Q. Is there any negatives when selling a home with solar?
Roof top solar might be problematic if the roof was not in great shape and needed replacement. usually this is done prior to solar installation, the panels actually extend the life of roofing.

There is some small amount of maintenance with having your own power producing system. Inverters last about 10 – 15 years. Homeowners can hire a company to check up on the system. For the most part, Solar PV is trouble free.

Q. Is there a limit on the property tax exemption?
Article 12 of the 2014 town meeting exempted from property tax assessment: solar-electric systems (including panels, inverters, battery systems, and balance-of-system components) and solar-thermal systems located on residential, agricultural, and business properties

The Vermont Statutes requires an annual tax of $4.00 per kW plant capacity for systems greater than 50KW, this shall only apply to the fixtures and personal property of a plant, and not to the underlying land.

Q. What about hazardous waste?
There is no hazardous waste for installing solar, (some cardboard and pallets) but nothing hazardous. There is reusable and recyclable materials. Once the project is ended or you decide to remove the installation, there is resale value or scrap value to all the materials used.

Q. Is it hazardous to build solar panels?
As with all semiconductor productions, there is some waste produced, and some pollution, mostly from the cleaning process. Most PV material is recycled; this includes the glass, the aluminum frames, the plastic backing and electronics (copper, lead, etc).

The PV cell manufacturing process includes a number of hazardous materials, most of which are used to clean and purify the semiconductor surface. These chemicals, similar to those used in the general semiconductor industry, include hydrochloric acid, sulfuric acid, nitric acid, hydrogen fluoride, 1,1,1-trichloroethane, and acetone. The amount and type of chemicals used depends on the type of cell, the amount of cleaning that is needed, and the size of silicon wafer [4].  Workers also face risks associated with inhaling silicon dust. Thus, PV manufactures must follow U.S. laws to ensure that workers are not harmed by exposure to these chemicals and that manufacturing waste products are disposed of properly. [source -union of concerned scientist]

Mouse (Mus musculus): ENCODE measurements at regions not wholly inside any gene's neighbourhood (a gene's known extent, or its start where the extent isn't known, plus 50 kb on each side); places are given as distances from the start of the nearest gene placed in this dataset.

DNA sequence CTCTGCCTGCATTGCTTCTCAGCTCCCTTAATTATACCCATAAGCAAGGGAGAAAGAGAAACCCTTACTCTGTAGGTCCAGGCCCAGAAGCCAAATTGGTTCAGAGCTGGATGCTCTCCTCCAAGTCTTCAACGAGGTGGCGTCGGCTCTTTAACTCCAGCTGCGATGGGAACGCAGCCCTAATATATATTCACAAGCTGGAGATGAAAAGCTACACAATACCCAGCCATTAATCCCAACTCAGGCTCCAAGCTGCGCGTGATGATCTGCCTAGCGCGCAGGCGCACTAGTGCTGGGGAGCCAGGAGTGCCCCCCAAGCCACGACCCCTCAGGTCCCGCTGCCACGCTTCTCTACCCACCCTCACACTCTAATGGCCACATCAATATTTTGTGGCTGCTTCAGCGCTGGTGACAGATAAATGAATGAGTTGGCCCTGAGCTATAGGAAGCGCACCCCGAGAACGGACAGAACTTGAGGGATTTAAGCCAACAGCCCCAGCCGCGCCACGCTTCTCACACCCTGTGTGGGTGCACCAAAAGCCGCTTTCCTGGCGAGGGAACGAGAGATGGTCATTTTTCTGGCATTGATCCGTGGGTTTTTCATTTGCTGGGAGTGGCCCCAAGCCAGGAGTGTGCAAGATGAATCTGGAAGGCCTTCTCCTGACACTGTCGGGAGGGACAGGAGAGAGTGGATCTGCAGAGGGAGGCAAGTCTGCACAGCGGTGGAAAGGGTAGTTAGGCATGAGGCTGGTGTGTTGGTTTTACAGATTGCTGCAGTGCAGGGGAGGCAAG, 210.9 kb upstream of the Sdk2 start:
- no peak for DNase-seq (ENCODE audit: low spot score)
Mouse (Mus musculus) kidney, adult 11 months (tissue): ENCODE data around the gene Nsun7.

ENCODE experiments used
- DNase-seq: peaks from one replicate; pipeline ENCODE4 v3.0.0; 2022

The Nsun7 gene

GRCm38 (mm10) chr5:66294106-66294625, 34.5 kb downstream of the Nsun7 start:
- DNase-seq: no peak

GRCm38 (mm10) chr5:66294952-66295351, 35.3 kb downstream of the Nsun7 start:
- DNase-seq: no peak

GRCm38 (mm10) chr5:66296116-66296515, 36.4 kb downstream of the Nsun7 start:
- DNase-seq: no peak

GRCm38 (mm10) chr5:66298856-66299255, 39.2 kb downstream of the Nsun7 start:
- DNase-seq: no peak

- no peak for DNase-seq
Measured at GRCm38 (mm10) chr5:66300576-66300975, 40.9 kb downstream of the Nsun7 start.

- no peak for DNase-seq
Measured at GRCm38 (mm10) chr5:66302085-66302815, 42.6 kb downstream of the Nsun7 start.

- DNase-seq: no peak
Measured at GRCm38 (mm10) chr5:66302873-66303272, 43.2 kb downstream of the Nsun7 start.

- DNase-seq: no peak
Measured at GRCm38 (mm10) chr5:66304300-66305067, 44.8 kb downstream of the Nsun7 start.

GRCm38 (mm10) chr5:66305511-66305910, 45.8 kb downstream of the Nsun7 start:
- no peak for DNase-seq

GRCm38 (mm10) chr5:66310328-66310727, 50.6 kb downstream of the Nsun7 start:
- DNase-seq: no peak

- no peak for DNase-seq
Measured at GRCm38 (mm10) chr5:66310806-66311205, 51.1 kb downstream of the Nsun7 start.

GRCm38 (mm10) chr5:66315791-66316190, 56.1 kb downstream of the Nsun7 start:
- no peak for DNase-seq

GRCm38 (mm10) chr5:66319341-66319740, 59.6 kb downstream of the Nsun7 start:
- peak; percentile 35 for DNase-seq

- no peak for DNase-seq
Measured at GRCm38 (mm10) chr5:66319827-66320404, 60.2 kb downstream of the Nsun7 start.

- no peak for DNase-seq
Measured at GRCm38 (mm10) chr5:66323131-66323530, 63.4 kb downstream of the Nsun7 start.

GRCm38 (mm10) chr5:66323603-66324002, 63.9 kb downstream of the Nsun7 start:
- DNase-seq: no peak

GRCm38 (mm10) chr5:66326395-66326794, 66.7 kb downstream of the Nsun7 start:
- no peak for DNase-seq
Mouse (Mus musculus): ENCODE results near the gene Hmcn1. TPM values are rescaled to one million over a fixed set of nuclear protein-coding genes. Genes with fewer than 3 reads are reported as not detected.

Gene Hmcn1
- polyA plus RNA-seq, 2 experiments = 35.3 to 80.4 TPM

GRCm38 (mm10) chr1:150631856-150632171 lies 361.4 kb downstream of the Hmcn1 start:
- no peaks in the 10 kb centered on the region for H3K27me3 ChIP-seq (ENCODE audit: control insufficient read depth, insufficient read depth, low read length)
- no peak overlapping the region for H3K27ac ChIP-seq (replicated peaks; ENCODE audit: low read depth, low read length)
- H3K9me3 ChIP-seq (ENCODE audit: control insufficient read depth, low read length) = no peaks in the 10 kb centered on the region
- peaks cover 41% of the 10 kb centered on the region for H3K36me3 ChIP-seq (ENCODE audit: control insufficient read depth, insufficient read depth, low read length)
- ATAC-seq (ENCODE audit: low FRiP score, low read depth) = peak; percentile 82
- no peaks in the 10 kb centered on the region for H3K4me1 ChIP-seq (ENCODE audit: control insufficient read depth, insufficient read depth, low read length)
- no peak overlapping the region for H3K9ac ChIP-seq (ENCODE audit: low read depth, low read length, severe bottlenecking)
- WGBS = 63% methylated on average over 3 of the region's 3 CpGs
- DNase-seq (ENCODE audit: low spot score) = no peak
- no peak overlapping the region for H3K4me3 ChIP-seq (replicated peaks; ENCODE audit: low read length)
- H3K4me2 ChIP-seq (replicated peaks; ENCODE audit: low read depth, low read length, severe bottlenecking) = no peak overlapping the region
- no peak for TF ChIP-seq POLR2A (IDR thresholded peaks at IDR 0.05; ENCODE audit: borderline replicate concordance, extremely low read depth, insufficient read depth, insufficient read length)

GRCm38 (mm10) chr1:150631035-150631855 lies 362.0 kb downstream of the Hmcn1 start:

Thin-film PV cells contain a number of more toxic materials than those used in traditional silicon photovoltaic cells, including gallium arsenide, copper-indium-gallium-diselenide, and cadmium-telluride[5]. If not handled and disposed of properly, these materials could pose serious environmental or public health threats. However, manufacturers have a strong financial incentive to ensure that these highly valuable and often rare materials are recycled rather than thrown away. [source -union of concerned scientist]

Q. Is it hazardous to dispose of solar panels?
While there are no global warming emissions associated with generating electricity from solar energy, there are emissions associated with other stages of the solar life-cycle, including manufacturing, materials transportation, installation, maintenance, and decommissioning and dismantlement. Most estimates of life-cycle emissions for photovoltaic systems are between 0.07 and 0.18 pounds of carbon dioxide equivalent per kilowatt-hour. [source -union of concerned scientist]

Most estimates for concentrating solar power range from 0.08 to 0.2 pounds of carbon dioxide equivalent per kilowatt-hour. In both cases, this is far less than the lifecycle emission rates for natural gas (0.6-2 lbs of CO2E/kWh) and coal (1.4-3.6 lbs of CO2E/kWh) [source -union of concerned scientist]


You can read more about the Solarize program here.